Another criticism is that some of the constructivist-inspired instructional techniques and technologies may be no better than or even worse than lecture and direct instruction for short-term rote learning (like Hattie found in Visible Learning for problem-based learning).  However, there are other important types of learning and performance.  There is transfer – classroom learning doesn’t matter much if learning doesn’t transfer to future courses and to the real world.  There is engagement, self-efficacy, and motivation – learning math well, for example, doesn’t matter much if you hate it and avoid studying it or any subjects that depend on it in the future (like engineering, science, …).  Many multimedia learning and cognitive load studies from the 80s and 90s that these bloggers are citing that show benefits of direct instruction techniques also involve “participants who have no specific interest in learning the domain involved and who are also given a very short study time” (de Jong, 2009), and so there is little generalizability to real-world or classroom learning.  Some of the effects that have been found disappear or even reverse when tested in real classrooms or the real world.

So, here is a summary of some actual research studies that show the benefits of a few constructivist-inspired instructional techniques – primarily focusing on evidence at the college (post-secondary) level.

Active Learning

  • Lectures Aren’t Just Boring, They’re Ineffective, Too, Study Finds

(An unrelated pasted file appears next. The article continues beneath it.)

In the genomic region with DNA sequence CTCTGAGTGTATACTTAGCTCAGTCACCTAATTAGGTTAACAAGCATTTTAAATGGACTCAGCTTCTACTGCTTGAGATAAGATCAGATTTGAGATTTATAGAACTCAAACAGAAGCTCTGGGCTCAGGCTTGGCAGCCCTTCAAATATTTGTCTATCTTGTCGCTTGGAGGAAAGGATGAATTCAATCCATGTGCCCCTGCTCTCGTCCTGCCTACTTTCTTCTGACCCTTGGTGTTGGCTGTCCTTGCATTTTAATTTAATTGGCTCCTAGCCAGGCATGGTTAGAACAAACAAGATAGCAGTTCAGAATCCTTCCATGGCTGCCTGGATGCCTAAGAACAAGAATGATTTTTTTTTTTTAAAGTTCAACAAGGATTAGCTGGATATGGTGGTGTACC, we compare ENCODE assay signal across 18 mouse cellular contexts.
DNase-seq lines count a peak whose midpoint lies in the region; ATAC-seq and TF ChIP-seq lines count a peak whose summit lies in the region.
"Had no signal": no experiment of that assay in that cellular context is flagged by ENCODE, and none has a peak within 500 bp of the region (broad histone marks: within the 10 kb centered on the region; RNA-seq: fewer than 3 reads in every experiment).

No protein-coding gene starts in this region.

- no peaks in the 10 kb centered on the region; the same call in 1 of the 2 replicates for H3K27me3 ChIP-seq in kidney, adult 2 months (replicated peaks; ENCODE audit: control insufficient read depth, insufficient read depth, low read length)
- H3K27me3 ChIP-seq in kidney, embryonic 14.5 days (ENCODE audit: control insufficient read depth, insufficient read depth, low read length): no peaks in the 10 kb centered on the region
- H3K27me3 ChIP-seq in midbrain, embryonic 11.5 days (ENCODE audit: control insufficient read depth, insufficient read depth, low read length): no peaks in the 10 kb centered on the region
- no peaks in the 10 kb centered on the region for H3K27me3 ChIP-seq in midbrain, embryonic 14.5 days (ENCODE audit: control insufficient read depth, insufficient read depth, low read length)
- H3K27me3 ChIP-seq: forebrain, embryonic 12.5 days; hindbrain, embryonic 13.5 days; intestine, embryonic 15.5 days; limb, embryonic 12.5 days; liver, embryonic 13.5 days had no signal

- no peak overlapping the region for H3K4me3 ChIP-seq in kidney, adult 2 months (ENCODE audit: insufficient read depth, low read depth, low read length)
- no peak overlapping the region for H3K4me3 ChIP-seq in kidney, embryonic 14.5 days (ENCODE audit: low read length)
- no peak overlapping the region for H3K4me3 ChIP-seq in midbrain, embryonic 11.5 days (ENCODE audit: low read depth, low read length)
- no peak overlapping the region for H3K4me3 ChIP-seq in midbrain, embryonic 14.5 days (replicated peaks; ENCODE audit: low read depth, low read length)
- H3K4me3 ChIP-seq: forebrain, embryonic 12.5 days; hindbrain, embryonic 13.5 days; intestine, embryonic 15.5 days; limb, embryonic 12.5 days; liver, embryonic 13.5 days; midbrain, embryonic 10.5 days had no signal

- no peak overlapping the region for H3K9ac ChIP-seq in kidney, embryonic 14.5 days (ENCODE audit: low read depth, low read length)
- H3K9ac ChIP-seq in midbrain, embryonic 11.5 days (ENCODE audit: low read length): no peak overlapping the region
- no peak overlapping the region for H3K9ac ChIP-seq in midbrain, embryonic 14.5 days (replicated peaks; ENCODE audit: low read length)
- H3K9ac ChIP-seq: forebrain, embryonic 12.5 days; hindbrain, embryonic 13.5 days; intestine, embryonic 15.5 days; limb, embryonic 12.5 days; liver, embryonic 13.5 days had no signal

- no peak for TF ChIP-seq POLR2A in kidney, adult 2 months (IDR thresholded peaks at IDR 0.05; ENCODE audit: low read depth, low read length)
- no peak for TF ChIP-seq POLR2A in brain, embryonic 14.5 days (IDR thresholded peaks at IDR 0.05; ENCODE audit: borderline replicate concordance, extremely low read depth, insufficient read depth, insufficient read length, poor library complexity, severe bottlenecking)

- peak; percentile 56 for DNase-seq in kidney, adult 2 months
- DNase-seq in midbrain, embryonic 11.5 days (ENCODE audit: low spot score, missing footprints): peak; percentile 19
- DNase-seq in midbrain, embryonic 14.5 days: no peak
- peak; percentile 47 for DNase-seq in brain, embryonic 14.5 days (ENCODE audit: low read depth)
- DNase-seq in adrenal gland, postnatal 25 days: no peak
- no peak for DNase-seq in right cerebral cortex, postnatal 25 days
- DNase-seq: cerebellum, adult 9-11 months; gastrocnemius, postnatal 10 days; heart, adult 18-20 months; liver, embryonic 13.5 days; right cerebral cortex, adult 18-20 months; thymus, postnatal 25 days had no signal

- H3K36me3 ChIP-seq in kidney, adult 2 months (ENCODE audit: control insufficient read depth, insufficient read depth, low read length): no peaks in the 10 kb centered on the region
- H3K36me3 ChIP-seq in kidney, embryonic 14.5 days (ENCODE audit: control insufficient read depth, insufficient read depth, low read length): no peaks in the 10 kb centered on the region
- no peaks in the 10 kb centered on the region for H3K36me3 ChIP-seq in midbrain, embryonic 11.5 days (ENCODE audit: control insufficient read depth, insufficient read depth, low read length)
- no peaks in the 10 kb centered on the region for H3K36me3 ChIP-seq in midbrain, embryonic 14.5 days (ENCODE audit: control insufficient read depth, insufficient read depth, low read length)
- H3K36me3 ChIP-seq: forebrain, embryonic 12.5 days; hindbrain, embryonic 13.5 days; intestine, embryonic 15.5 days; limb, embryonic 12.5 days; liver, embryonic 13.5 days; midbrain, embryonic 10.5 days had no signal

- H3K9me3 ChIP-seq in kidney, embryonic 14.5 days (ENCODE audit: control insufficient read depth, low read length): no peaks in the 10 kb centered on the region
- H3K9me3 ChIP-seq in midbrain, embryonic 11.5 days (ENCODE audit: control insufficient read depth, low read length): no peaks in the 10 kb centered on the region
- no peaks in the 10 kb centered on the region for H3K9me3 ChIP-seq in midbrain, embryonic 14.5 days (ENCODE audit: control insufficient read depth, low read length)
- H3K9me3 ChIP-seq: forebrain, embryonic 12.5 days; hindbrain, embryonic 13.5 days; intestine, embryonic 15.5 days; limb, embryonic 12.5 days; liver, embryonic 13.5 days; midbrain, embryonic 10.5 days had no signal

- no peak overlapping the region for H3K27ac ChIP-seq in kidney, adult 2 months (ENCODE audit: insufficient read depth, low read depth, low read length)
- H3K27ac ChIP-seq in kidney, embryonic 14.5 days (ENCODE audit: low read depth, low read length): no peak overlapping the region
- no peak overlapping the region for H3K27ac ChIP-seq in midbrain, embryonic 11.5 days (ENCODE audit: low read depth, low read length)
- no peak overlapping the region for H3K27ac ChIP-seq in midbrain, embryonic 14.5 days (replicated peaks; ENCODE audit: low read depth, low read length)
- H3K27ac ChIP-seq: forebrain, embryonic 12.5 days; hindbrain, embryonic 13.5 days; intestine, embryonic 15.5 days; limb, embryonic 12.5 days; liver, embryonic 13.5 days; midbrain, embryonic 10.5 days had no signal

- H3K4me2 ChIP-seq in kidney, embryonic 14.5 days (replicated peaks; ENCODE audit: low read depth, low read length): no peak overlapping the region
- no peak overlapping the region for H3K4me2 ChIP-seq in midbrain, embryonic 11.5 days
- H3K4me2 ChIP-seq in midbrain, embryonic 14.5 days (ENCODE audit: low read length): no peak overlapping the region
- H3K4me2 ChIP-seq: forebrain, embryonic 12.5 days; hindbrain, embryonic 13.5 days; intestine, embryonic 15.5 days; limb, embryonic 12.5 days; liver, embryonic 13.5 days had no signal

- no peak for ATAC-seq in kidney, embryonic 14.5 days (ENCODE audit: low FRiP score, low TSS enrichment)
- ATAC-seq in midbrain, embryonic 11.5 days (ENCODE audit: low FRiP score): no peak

• That is a summary of a large-scale 2014 meta-analysis by Scott Freeman and others of 640 studies comparing active learning methods to lecture in STEM courses.
      • “undergraduate students in classes with traditional stand-and-deliver lectures are 1.5 times more likely to fail than students in classes that use more stimulating, so-called active learning methods.”
      • “The studies analyzed here document that active learning leads to increases in examination performance that would raise average grades by a half a letter, and that failure rates under traditional lecturing increase by 55% over the rates observed under active learning. The analysis supports theory claiming that calls to increase the number of students receiving STEM degrees could be answered, at least in part, by abandoning traditional lecturing in favor of active learning.” (ref)
      • If the failure rates of 34 percent for lecturing and 22 percent in classes with some active learning were applied to the 7 million U.S. undergraduates who say they want to pursue STEM majors, some 2.38 million students would fail lecture-style courses vs. 1.54 million with active learning. That’s 840,000 additional students failing under lecturing, a difference of 55 percent compared to the failure rate of active learning. “That 840,000 students is a large portion of the million additional STEM majors the president’s council called for,” Freeman said.” (ref)
    • See also Scott Freeman’s resources for implementing the “high-structure format” he uses in his courses, which were also shown in a study to benefit student learning.
      • “We found no evidence that points from active-learning exercises inflate grades or reduce the impact of exams on final grades. When we controlled for variation in student ability, failure rates were lower in a moderately structured course design and were dramatically lower in a highly structured course design. This result supports the hypothesis that active-learning exercises can make students more skilled learners and help bridge the gap between poorly prepared students and their better-prepared peers.”
  • Does Active Learning Work? A Review of the Research (pdf) by Michael Prince, 2004